5 Things No One Tells You About Moving to China

China, the fourth largest country in the world and home to 1.3 billion people, is becoming a popular destination for expats and businessmen looking to move somewhere different.  If you’re thinking of moving to China, you’ve probably researched your destination, what sort of visa you need, and so on.  But what about the things they don’t tell you?  Take a look at these lesser-known facts about living in China to better prepare for the ultimate culture shock.


Photo by Severin Stalder

1. You will stand out like a sore thumb.  Unless you have Chinese heritage (and even then the locals will still pick you out for a foreigner), people will notice you from miles away, and you will be met with shocked stares wherever you go.  Especially if you are tall or have blonde hair, dark skin, or are in any way different from the standard Chinese appearance, you will be an object of fascination.  At times, expect mobs of people crowding around to take your picture, and touch your hair or skin out of sheer curiosity.

2. China has a different notion of hygiene from the West.  On one hand, you often see people eating in restaurants wearing latex gloves, or walking around with dust masks covering their mouths.  On the other hand, everywhere you go you will see people spitting and throwing trash in the streets.  Toilets are commonly a hole in the floor that you squat over –but even that’s a bit of a luxury.


3. There are few restrictions on pollution.  Everyone has heard of Beijing’s smog problem, as there are no emissions standards for vehicles.  But even in the other cities, the air quality is so bad that many people develop lung problems during their entire stay.  Most areas don’t have any sort of trash disposal system either; so don’t be surprised to see piles of burning garbage outside of cities.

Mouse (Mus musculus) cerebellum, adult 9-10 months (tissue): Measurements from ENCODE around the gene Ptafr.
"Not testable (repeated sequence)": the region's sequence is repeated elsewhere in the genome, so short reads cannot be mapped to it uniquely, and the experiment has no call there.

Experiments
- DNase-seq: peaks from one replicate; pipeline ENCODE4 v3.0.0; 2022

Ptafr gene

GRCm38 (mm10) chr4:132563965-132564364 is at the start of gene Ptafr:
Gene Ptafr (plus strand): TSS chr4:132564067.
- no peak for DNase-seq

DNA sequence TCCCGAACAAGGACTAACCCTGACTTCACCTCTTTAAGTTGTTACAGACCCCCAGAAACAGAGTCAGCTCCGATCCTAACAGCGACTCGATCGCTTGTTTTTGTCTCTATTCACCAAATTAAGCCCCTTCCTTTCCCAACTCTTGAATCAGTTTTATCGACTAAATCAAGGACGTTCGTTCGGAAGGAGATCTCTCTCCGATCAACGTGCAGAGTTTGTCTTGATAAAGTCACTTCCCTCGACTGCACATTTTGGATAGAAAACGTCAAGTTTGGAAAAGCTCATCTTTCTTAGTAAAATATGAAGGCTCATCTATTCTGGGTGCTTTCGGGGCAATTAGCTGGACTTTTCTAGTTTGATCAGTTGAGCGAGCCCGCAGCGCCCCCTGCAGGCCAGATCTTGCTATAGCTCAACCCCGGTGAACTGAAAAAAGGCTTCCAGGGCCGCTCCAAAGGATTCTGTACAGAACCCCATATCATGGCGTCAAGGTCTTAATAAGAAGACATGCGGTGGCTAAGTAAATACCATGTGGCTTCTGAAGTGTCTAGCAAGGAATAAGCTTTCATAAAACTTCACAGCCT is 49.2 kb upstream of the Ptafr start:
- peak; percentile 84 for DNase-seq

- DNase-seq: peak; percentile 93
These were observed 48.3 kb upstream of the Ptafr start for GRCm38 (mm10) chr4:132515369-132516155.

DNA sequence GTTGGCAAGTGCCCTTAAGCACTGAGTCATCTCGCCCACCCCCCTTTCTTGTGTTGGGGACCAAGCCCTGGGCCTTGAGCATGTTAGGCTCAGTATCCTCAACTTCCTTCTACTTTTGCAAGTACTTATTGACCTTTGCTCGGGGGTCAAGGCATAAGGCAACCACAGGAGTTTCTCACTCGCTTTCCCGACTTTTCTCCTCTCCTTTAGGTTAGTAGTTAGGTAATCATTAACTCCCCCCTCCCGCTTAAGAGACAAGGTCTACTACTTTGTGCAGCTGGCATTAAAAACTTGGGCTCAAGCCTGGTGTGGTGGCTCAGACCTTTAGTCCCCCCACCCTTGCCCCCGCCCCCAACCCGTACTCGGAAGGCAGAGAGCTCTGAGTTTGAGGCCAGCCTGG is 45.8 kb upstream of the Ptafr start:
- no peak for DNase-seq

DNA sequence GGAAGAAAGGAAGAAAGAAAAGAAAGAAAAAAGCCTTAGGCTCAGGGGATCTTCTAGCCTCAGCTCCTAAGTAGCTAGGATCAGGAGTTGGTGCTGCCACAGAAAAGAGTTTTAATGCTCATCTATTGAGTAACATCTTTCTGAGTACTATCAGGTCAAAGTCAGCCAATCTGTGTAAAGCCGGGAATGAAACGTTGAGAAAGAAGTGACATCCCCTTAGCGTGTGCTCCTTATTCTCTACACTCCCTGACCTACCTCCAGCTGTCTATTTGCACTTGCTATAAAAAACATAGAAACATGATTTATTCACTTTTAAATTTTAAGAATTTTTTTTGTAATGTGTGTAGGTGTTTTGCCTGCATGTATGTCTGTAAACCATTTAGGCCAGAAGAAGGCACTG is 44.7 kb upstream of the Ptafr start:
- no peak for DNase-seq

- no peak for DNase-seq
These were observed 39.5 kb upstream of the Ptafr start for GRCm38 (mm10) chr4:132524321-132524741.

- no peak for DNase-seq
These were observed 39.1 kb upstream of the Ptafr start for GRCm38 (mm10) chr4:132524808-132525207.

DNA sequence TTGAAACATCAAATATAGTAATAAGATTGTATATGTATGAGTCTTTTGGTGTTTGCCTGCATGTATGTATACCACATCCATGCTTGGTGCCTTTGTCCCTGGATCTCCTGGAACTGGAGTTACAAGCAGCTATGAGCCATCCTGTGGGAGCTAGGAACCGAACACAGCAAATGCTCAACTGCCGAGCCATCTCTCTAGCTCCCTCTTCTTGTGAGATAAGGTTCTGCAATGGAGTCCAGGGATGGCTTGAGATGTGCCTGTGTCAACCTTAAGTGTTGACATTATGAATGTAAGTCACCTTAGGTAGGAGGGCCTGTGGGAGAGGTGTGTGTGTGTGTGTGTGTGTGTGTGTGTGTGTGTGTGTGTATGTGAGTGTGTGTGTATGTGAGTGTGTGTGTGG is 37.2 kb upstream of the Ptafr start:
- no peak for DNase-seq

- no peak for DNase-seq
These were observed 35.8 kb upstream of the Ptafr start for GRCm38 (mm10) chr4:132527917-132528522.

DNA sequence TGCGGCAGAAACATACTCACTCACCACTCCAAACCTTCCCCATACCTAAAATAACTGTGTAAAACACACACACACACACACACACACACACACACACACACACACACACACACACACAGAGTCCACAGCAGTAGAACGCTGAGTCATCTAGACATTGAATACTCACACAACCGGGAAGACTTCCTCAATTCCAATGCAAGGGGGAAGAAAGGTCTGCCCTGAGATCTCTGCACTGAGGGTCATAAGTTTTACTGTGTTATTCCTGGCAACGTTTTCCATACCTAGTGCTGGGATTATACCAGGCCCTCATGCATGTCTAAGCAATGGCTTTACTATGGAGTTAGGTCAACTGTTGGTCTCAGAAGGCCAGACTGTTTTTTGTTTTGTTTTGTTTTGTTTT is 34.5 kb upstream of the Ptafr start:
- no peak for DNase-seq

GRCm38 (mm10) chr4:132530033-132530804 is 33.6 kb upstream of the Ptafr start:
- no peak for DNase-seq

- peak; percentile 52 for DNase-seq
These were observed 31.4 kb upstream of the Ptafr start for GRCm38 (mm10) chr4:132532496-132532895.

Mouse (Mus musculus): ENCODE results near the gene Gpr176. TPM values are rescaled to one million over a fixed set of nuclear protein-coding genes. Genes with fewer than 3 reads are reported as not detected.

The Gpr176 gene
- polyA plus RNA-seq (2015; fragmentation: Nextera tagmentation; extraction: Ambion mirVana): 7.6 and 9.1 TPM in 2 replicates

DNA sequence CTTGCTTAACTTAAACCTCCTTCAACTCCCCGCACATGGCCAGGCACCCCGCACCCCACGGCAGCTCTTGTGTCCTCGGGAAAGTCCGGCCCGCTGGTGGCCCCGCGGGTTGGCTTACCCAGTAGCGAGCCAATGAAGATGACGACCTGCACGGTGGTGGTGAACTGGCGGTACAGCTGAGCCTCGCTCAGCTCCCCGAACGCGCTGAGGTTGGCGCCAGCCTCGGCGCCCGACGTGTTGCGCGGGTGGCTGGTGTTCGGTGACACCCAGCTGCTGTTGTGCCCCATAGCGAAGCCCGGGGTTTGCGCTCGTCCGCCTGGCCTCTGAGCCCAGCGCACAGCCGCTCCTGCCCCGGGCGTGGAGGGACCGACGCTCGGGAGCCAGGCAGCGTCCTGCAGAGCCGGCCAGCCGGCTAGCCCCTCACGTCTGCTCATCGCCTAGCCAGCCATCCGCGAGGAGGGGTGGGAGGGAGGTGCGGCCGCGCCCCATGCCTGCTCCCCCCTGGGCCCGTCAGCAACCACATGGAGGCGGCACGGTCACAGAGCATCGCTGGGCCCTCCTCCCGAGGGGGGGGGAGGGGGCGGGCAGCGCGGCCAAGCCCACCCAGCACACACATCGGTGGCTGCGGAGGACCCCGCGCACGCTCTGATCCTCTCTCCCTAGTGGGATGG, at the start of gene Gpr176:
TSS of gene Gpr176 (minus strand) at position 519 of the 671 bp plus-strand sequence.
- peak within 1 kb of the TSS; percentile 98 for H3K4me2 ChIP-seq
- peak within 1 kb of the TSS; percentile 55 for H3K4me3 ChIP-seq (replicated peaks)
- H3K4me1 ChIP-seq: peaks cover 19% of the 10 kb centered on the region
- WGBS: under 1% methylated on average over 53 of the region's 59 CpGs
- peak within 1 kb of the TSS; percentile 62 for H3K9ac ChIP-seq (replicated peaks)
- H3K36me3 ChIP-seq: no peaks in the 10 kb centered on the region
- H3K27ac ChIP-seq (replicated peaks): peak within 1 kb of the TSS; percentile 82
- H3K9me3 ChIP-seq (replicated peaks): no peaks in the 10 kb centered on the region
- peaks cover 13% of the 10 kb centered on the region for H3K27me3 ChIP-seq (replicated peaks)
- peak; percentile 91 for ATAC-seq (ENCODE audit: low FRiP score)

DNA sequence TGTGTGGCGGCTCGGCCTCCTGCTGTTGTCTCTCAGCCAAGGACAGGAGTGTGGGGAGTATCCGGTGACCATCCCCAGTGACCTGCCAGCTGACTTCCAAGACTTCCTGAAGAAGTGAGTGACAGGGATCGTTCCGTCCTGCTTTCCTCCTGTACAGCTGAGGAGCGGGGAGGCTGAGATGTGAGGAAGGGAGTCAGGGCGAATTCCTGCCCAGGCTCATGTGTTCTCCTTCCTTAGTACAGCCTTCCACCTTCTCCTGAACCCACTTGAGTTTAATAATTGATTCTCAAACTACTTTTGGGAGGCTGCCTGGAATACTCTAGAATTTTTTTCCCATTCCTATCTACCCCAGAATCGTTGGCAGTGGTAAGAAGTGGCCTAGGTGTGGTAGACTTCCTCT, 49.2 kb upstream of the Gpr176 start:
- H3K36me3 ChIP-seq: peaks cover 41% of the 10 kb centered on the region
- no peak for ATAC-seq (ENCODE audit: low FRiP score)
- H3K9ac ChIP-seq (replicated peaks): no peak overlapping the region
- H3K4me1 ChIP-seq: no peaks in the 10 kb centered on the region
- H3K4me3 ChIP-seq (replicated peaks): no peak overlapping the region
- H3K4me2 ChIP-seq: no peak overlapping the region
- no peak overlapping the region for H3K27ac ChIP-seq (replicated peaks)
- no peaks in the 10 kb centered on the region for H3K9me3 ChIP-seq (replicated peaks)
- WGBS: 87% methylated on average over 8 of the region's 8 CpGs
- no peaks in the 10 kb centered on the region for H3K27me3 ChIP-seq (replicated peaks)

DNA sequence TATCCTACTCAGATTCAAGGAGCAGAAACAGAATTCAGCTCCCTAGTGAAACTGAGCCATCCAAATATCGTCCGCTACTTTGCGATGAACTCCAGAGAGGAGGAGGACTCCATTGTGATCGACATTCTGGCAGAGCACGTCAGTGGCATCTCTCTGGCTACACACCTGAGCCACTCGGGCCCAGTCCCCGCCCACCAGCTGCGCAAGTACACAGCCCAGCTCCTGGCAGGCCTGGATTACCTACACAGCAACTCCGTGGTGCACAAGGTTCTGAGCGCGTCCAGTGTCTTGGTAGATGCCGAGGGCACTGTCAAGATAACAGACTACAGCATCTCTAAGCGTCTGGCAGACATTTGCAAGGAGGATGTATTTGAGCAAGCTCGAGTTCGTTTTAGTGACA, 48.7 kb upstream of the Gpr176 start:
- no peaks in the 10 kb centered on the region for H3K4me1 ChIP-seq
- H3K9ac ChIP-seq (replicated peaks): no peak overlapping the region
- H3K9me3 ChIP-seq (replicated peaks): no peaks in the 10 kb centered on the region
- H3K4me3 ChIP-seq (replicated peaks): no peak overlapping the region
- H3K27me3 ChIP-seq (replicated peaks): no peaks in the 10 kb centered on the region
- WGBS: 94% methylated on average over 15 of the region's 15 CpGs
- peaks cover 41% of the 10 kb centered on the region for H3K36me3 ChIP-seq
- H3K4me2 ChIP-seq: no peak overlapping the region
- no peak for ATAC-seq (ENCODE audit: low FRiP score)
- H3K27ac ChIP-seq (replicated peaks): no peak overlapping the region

4. The food is diverse, delicious, and surprisingly healthy.  Forget any preconceptions you have about Chinese food, because your mind will be blown by the real thing.  Depending on where you are, each culture has its own cuisine, from the intensely spicy cooking of the southern provinces to the fresh seafood of the coastal regions.  Vegetables are common ingredients and dairy products and desserts are rarities. You may find yourself losing weight without realizing it!


Photo by Chensiyuan

5.  It is constantly loud.  From car horns to blasting pop music to street vendors screaming at you through microphones, China is a country operating on high volume at all times.  This may be quite stressful for people who need silence every now and then, so you may wish to bring a set of earplugs along for your stay.

Prepare for your move to China by taking Mandarin courses with Language Trainers. English won’t get you far, and you’ll enjoy your stay more should you be able to communicate in the native language.Send us an inquiry to get started, then take our free online language level test to see how good your Mandarin is!